Posts Tagged ‘IABP-SHOCK II’

Evidence for Overturning the Guidelines in Cardiogenic Shock

Reporter: Aviva Lev-Ari, PhD, RN


Christopher M. O’Connor, M.D., and Joseph G. Rogers, M.D.

August 27, 2012 (10.1056/NEJMe1209601)

Cardiogenic shock complicating acute myocardial infarction continues to be a devastating event associated with extremely high mortality. The results of the Intraaortic Balloon Pump in Cardiogenic Shock II (IABP-SHOCK II) trial,1 now reported in the Journal, show that in patients with acute myocardial infarction and hemodynamic compromise who undergo revascularization, the routine use of an intraaortic balloon pump (IABP), as compared with standard therapy, does not improve survival.1

Introduced nearly five decades ago,2 IABP is now routinely used as an adjuvant treatment for myocardial infarction complicated by cardiogenic shock, on the basis of evidence that it is associated with hemodynamic improvements accompanied by enhanced coronary blood flow, increased perfusion of vital organs, maintenance of infarct-artery patency, and decreased systemic inflammation.3 Until recently, few alternatives have been available to support patients with severely compromised hemodynamics. Despite a lack of robust data from outcomes trials and meta-analyses4,5 that have shown limited efficacy, international guidelines endorse the use of IABP for treating post-myocardial infarction shock, with a class I recommendation.6,7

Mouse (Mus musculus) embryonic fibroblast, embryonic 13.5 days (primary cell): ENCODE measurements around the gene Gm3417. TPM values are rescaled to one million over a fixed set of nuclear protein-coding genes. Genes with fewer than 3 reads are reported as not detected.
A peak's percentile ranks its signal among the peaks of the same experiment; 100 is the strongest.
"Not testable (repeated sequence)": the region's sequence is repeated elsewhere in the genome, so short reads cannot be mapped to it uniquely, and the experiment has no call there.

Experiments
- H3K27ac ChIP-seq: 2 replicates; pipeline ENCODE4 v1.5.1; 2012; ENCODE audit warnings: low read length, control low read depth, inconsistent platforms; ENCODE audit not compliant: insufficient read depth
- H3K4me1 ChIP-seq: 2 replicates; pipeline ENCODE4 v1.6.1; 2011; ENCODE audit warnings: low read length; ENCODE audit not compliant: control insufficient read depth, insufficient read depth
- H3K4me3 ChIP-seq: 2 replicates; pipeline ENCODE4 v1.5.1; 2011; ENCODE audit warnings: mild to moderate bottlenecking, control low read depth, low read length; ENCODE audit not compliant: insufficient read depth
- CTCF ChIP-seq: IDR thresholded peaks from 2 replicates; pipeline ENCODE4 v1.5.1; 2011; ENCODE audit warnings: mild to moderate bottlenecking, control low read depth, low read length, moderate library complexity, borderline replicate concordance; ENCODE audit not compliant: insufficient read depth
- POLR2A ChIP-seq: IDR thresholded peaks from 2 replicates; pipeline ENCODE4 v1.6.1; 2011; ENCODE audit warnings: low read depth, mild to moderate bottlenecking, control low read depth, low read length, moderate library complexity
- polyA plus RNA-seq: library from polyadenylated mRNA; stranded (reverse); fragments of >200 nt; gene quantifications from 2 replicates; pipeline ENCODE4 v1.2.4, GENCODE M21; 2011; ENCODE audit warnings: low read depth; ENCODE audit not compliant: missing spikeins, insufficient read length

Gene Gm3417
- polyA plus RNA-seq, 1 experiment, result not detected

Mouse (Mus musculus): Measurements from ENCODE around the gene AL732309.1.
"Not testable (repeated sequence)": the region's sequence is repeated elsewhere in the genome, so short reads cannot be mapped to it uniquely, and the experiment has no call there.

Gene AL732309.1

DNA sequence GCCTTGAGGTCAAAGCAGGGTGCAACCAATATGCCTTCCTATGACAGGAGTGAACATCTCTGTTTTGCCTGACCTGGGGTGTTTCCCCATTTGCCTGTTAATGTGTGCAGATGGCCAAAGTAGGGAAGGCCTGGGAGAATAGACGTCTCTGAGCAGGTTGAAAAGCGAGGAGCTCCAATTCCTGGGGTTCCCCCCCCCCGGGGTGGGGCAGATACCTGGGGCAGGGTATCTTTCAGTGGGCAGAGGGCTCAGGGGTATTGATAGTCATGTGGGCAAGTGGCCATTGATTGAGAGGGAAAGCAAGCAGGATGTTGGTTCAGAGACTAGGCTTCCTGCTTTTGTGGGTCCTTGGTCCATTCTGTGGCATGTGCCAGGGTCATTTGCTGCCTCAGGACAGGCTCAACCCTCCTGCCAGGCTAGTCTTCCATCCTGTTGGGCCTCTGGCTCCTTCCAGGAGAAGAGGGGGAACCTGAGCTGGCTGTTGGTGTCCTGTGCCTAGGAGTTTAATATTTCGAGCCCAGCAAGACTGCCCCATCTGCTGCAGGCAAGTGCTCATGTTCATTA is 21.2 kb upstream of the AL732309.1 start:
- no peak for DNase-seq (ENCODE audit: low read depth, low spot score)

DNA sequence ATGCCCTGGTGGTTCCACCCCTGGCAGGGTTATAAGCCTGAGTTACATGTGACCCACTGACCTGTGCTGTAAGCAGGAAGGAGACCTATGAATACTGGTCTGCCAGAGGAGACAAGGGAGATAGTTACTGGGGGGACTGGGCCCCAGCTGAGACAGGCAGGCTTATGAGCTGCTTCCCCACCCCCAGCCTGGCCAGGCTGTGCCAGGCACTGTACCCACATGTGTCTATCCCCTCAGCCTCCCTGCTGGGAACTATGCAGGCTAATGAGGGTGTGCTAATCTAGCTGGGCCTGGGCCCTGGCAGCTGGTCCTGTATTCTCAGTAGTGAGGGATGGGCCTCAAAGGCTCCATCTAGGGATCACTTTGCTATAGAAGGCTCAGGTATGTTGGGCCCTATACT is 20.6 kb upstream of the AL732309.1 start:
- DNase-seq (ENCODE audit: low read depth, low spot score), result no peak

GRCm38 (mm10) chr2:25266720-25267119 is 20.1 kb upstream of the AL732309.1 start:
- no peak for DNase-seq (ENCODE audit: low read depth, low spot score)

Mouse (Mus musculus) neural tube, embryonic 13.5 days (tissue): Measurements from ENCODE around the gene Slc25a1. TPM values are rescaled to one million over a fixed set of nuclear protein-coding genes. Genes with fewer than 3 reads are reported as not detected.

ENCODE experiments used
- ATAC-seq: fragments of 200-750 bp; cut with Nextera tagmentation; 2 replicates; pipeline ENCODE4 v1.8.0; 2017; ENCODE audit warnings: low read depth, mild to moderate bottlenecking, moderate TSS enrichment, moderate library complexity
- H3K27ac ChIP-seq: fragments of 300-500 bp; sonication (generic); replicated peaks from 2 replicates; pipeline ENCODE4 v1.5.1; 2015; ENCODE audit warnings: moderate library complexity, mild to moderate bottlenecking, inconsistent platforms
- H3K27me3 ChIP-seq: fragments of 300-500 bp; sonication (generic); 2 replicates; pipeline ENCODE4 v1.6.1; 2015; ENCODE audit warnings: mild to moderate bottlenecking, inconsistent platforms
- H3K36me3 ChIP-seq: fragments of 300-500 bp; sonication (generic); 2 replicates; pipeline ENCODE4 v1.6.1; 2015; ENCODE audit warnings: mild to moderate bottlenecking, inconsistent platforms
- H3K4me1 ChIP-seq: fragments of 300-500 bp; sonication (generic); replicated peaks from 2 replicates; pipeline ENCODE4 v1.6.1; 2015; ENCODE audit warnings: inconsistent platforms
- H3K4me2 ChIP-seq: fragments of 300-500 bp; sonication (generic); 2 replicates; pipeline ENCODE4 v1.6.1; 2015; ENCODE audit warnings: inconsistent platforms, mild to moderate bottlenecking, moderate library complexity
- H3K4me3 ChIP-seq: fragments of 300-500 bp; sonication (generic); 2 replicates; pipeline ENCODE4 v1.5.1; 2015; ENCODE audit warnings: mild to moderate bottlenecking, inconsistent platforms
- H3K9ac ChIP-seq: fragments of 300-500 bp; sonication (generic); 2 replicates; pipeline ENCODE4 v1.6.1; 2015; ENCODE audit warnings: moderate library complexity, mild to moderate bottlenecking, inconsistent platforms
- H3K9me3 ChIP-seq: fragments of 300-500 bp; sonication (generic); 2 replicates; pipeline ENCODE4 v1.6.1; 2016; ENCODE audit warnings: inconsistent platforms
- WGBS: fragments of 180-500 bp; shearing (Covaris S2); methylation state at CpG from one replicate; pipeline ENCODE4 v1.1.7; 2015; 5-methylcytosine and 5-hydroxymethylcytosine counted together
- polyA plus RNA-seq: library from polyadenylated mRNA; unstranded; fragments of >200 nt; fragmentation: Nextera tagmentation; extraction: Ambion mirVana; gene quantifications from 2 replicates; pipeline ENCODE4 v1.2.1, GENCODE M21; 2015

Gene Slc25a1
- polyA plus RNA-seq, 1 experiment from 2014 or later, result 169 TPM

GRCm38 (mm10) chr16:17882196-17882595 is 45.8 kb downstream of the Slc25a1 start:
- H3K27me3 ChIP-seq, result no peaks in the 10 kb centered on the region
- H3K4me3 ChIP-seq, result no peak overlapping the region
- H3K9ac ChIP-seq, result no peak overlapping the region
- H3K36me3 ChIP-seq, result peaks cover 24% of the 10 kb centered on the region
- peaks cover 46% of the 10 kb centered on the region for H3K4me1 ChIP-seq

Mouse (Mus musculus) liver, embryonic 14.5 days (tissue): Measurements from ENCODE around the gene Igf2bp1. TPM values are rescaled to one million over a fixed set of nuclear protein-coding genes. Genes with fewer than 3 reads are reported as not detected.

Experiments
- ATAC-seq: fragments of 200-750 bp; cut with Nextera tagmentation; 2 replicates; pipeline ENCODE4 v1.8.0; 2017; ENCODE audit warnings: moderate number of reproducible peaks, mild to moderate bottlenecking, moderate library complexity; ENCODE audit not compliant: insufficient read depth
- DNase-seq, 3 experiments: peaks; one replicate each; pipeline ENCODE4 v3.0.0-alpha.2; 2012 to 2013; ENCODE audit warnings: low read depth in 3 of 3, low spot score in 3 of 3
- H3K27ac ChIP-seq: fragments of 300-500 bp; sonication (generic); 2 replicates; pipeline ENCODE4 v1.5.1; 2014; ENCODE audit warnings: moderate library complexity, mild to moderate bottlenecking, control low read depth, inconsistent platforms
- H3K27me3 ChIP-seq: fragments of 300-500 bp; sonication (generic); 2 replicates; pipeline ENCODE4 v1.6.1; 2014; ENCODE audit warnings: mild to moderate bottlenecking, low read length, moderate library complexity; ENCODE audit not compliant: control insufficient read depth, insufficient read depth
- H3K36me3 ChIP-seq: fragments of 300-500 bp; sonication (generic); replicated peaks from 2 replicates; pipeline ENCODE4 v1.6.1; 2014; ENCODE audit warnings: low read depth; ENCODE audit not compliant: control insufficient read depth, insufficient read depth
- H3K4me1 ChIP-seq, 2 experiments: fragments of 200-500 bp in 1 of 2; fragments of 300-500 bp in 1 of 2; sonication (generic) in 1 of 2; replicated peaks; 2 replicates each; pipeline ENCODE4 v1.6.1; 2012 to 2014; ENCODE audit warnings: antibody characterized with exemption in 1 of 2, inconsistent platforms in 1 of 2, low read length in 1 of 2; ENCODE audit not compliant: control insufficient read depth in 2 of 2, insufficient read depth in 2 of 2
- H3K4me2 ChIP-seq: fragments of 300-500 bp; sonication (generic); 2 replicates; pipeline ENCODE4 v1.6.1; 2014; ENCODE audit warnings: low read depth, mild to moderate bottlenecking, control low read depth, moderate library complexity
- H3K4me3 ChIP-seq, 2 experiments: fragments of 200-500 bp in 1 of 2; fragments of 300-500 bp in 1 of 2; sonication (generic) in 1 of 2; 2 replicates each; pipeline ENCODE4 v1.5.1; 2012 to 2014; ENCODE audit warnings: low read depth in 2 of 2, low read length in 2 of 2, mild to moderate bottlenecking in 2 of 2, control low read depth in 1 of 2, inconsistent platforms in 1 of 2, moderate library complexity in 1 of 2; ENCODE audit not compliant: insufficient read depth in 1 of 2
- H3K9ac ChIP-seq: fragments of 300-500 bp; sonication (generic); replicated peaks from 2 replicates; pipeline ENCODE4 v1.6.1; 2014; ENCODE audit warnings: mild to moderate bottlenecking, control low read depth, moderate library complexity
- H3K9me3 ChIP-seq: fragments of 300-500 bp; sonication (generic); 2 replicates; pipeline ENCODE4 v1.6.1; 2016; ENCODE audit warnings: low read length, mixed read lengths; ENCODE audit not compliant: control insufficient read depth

The IABP-SHOCK II trial could have affirmed contemporary clinical practice and guidelines. Instead, it revealed surprising results. In a comparison of IABP with standard therapy, the investigators found no difference in 30-day mortality or in any key secondary end points. Although IABP was safe, there was no evidence that it was associated with hemodynamic improvement — a mechanistic effect of IABP that has long been considered to be critical for its clinical application. Moreover, there were no benefits with respect to renal function or attenuation in lactate or C-reactive protein levels.